Tuesday, December 27, 2011

First Facebook, Now Twitter: Social Media Under Legal Siege

A lawsuit between Noah Kravitz, a writer who used to write for mobile phone site, Phonedog.com, and the company has raised the uncomfortable issue of who owns a Twitter account. It is a nuanced case, explained in detail in the New York Times.
Suffice to say that depending on how the issue is decided, it could upend the business practices that have formed around this channel—from promoting to branding to customer service.
For anyone in shock that their Twitter contacts might not belong to them, well, they can consider this their last warning. They very well could not be.
In fact, the question about who owns Twitter contacts has already been raised in the LinkedIn channel.
In a guest post for Forbes.com, book author and Distributed Marketing blogger Deb McAlister explored the subject. (Quick answer: it depends, but don’t count on it being you).
Movie Rights and Reddit Forums
Indeed, the question of ownership is popping up in all kinds of online forums. Writing for Hollywood Reporter, Eriq Gardner recently looked at whether Warner Bros. really has exclusive movie rights to a story posted on Reddit? (Quick summary: James Erwin, a largely unknown author, pulled out of Reddit after selling a movie plot to Warner Bros. that he posted via a series of stories on the site. His reason for abandoning Reddit is that he has concerns about the user agreement and whether it means Reddit might own the rights to his work.)
Such an expansive interpretation of intellectual property rights, or not, on social networks could impact more than just the narrow question of who owns which contacts. Any site that attracts user generated content, from Google to Apple to Amazon, to well, just about every online site that has an open comments section.
Even Facebook–or at least a good portion of its advertising revenues–is at risk.
Bye Bye Sponsored Stories, At Least Those Involving Minors
A suit has been filed against Facebook in California alleging it violates a state law on commercial endorsements—namely, it bans using someone’s name for economic benefit without their permission.  Federal district judge Lucy Koh has ruled the suit can move forward. (The Fraley v. Facebook class action complaint was initially filed in the California Superior Court for the County of Santa Clara.  Facebook removed the case to federal court on the basis that it raised exclusively federal issues under in Class Action Fairness Act.)
Based on how the California statutes reads, attorneys tell me this case has a good chance of succeeding, which would be a problem for Facebook—not to mention those brands that have invested millions in their Facebook channels for precisely such socially-oriented advertising opportunities.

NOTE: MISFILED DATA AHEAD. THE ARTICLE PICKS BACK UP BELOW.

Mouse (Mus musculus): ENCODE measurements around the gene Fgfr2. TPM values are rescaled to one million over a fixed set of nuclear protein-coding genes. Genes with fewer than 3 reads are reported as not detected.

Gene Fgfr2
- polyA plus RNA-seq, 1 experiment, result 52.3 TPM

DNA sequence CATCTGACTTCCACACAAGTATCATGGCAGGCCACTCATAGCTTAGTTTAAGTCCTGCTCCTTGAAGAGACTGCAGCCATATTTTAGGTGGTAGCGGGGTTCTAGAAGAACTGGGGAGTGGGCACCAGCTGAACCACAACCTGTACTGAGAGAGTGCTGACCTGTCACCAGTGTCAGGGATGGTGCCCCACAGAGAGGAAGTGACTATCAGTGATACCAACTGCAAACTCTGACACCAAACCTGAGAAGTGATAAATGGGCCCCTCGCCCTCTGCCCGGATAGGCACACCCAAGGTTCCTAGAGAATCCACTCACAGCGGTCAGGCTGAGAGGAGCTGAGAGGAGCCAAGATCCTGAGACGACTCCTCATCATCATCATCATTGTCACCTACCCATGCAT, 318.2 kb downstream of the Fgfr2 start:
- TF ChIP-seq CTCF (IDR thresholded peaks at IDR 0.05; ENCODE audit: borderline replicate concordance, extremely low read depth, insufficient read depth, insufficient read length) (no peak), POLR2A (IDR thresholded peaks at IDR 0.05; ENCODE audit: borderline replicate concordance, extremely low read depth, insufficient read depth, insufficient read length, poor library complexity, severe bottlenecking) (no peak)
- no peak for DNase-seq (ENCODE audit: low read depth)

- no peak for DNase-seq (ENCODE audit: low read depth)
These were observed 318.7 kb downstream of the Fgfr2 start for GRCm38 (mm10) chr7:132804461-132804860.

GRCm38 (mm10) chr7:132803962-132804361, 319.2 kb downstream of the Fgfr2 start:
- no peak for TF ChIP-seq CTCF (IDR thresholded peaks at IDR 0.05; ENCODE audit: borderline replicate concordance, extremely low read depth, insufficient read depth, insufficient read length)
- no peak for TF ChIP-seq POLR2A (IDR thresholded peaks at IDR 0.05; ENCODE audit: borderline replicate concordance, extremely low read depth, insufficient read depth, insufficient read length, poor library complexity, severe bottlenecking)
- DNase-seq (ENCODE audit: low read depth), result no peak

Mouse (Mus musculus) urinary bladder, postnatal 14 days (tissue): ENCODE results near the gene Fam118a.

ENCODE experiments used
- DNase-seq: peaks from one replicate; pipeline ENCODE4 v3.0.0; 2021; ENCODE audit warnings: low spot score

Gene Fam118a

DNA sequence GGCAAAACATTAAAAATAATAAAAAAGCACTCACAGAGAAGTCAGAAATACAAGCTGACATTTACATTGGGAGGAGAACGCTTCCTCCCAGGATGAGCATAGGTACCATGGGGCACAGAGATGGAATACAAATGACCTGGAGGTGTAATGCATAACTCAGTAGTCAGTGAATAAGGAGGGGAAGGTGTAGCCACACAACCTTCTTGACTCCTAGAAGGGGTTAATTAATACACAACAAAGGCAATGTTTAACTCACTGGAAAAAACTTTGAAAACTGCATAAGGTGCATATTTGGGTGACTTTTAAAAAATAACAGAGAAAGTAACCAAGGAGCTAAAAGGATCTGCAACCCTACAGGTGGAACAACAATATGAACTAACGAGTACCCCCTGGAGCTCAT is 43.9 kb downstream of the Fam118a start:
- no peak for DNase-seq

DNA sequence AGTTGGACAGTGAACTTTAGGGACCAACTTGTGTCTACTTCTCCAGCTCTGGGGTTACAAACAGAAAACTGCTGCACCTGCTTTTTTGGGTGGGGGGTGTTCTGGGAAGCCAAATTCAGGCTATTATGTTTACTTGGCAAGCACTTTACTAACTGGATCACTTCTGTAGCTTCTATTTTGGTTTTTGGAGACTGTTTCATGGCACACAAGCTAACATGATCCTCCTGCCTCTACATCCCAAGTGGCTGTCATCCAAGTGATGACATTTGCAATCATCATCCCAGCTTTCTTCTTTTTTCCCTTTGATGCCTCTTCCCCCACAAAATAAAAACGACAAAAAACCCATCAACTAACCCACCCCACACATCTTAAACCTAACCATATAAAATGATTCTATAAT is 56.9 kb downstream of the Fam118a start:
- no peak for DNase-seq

Because so much is at stake—Facebook’s advertising revenues are expected to rise to $6.9 billion in 2012, from an estimated $4.27 billion, 90% of which are due to advertising, according to eMarketer—Facebook will likely settle the case, says Jorge Espinosa, partner with the Miami-based Intellectual Property law firm Espinosa | Trueba.
Still, there will be unexpected implications for marketers because any settlement is bound to result in internal policy changes, he says.
Facebook has made considerable privacy control concessions with the FTC and more recently, Ireland’s Office of the Data Protection Commissioner.
Definition of a Minor, Which Facebook Doesn’t Acknowledge
The next front, Espinosa believes, will be minors, and policies regarding their use of Facebook will be prominent in any settlement, he predicts.
“Many states have rights of publicity laws, which prevent the use of the name or likeness of a person without their permission.  With a minor, however, he or she lacks the capacity to grant such permission without parental approval.”
Consumer Reports published a study in May suggesting that 38% of minors on Facebook are under the age of 13 in direct violation of Facebook’s alleged policy, he noted.
Another problem with the Facebook policy is that it extends only to minors below the age of 13, which of course, is below the definition of minor in most states.  “Minors under 18 but over 13 can create accounts but their information is not listed on search sites.  This policy does not address at all the internal marketing within Facebook using the child’s name and image.”

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